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A community Facebook group is still helping Afghan refugees start new lives

(Updated, 4:10 p.m.) It hasn’t been a perfect ten months, but Mir is happy to be alive.

It was nearly a year ago when he, his wife, and his young son were forced to leave their native Afghanistan due to the Taliban’s occupation and made their way to Northern Virginia.

As he told ARLnow back in January, Mir believed that if he had stayed in Afghanistan he would have been killed. We are withholding his last name at his request because of safety and privacy.

Once here, though, the members of Arlington Neighbors Welcoming Afghans (ANWA) Facebook group helped turn his new barren Alexandria apartment into a home.

ANWA was a grassroots effort started late last year by military veteran Ryan Elizabeth Alvis to assist newly arriving Afghan families adjust to Arlington and Alexandria.

Since October 2021, ANWA has assisted more than 100 families and raised over $30,000 to buy household items, and groceries, Alvis tells ARLnow. In that time, about 85 people have become “team leads,” as in they are directly in charge of helping the families.

The Facebook group now has more than 1,800 active members, many regularly chipping in to buy such things from school supplies to kitchen pressure cookers.

In the seven months since we last talked, Mir says he and his family are adjusting. It hasn’t been easy, but he’s forever grateful to the group, Alvis, and his “team leads” — Karen Penn and Christy McIntyre.

“I’m creating a good career in this country,” he says. “I’m very happy I’m here and that I’m safe.”

Probably the most difficult aspect has been job hunting, largely due to the fact that the degrees and certifications he earned in the information technology industry in Afghanistan do not apply here.

Mir has worked, though, first at the Alexandria City Schools as a substitute teacher and, now, as an assistant general manager at a hotel in Chantilly.

Penn, who still works with Mir plus several other families, says this is the case for many other Afghan refugees. Looking for a job in their trained industry is the biggest challenge since the schooling and training they did back home often isn’t accepted by employers in the United States.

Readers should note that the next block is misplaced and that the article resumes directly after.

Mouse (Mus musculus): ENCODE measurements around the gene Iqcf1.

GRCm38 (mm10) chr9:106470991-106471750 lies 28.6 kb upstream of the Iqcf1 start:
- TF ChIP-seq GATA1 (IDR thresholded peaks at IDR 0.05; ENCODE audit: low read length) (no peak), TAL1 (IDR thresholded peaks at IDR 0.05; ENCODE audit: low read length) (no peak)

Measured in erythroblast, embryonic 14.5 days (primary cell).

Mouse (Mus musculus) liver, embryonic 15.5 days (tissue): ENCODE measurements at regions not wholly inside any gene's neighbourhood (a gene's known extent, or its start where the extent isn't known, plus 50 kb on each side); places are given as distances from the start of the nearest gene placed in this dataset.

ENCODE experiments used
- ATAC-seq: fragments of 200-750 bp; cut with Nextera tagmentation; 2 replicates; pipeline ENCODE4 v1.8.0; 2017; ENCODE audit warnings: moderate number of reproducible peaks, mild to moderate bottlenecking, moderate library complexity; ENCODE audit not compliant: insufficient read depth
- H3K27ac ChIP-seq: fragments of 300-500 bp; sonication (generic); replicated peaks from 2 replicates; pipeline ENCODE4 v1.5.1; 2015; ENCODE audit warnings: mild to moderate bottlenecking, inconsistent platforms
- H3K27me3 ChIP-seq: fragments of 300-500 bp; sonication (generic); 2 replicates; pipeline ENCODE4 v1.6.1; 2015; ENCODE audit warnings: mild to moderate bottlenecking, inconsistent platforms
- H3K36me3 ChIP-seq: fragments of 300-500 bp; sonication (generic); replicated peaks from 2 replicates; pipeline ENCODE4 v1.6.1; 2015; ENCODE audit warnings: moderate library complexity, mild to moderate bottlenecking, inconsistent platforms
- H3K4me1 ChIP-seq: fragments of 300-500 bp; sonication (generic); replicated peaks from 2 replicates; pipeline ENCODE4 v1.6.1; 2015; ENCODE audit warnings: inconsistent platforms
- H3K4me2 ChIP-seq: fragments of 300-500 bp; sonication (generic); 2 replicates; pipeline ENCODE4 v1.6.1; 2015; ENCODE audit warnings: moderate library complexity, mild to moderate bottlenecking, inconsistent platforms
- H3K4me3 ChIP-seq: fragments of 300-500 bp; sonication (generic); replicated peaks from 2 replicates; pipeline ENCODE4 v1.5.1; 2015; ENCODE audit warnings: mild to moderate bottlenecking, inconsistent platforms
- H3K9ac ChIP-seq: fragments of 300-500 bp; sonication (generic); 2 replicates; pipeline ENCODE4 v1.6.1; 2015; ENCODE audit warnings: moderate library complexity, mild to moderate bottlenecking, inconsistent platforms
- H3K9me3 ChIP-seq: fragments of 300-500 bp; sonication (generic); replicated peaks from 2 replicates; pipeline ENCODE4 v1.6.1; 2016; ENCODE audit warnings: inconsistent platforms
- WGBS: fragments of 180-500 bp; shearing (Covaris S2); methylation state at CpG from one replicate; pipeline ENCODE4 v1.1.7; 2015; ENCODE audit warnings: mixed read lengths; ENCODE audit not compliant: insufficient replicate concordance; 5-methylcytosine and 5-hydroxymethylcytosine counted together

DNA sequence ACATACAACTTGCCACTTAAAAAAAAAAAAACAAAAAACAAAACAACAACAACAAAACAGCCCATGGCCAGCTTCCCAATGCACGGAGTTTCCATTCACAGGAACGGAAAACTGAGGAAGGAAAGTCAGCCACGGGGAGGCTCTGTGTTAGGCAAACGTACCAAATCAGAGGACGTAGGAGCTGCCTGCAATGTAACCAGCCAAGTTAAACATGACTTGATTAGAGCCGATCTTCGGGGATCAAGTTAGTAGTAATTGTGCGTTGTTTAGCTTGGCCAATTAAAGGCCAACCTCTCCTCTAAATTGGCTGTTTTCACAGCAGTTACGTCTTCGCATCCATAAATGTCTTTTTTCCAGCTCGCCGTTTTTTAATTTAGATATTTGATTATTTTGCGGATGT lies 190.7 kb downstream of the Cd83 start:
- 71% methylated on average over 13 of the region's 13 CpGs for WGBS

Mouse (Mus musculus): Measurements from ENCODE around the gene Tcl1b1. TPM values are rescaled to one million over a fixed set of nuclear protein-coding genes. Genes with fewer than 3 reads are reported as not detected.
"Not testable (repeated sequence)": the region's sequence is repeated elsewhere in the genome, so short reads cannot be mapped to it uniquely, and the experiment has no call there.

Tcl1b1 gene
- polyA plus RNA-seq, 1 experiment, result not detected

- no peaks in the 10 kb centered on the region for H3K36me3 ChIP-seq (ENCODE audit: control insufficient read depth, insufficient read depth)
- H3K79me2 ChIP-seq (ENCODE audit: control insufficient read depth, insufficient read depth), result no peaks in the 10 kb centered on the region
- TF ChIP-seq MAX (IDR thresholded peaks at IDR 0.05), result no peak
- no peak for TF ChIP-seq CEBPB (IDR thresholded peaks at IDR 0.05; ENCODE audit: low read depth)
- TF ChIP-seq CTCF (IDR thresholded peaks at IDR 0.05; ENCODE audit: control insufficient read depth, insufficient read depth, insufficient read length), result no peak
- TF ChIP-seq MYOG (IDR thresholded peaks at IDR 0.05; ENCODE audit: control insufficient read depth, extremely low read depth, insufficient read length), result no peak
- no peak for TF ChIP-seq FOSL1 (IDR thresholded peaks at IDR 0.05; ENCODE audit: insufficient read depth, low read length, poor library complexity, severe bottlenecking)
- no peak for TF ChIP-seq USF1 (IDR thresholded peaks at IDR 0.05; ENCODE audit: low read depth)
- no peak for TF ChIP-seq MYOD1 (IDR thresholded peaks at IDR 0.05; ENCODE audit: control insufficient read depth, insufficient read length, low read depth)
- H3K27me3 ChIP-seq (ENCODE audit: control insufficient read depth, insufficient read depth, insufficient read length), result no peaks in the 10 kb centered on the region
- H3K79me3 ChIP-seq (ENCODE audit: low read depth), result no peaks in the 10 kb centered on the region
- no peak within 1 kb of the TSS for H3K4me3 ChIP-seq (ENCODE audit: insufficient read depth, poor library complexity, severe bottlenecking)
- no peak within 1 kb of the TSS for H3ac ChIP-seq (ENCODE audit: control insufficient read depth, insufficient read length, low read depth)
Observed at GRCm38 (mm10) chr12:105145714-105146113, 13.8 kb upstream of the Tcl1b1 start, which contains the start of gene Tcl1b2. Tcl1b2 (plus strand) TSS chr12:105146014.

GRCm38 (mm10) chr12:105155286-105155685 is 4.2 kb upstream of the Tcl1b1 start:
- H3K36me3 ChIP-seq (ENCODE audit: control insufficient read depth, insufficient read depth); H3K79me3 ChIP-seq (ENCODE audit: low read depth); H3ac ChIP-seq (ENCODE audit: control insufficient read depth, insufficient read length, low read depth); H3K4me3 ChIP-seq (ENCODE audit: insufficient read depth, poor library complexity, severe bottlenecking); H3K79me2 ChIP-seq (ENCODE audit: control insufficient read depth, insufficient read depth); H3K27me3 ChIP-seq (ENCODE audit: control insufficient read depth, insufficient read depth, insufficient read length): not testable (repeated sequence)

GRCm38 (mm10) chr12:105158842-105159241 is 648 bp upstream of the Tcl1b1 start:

She notes two examples, one person was a civil engineer and another a pilot in Afghanistan. Both have struggled to find jobs, despite being professionals.

“It’s really been a frustration of mine knowing how much these folks want to work and contribute to support their families,” Penn says, who lives in the Leeway-Overlee neighborhood. “The pilot that I know is applying for a job as a ramp agent at the airport. I mean, this is someone who flew planes and is now going to be applying for a job as a ramp agent. That’s humbling.”

Transportation has also been a challenge for Mir. He talked back in January about his understandable struggles figuring out the area’s bus system. He recently got a car of his own, though, which has allowed him to get to Chantilly every day for his new job.

Both Penn and Alvis tell ARLnow that the number of families that needed ANWA’s help started dwindling in April. However, just recently, it started to tick back up again. These are often families who, after leaving Afghanistan late last year, first went to Abu Dhabi or Qatar before now making their move to America.

“It’s the same scenario [as earlier this year]. They are given keys to an empty apartment and need help,” says Penn.

With this recent uptick, Penn recommends if folks want to assist, join the ANWA Facebook group. There, team leads post requests for supplies, goods, and funds all the time.

Despite the challenges, Mir remains very glad he was able to make it to America.

“I’m happy now that I’m alive and there’s a bright future for my son and my wife,” he says.

What’s more, he’s acted as sort of a recruiter for ANWA, telling other families and recent Afghan immigrants how much the group has assisted him. Mir has even jumped in to help himself.

“Mir has given up hours of his day to drive around in a rental truck, picking up items, moving stuff, and dropping off [items] with different families,” Penn says.

Like Mir, she says, every family she has helped has paid it forward to the next one that needs help adjusting to a new life here in Northern Virginia. When asked what advice he would give to recent immigrants or refugees, Mir says that’s to give back the same kindness one receives.

“I’m happy to help. Now is the time to show others the same,” he says. “You have to give back.”

This article was supported by and first sent to members of the ARLnow Press Club

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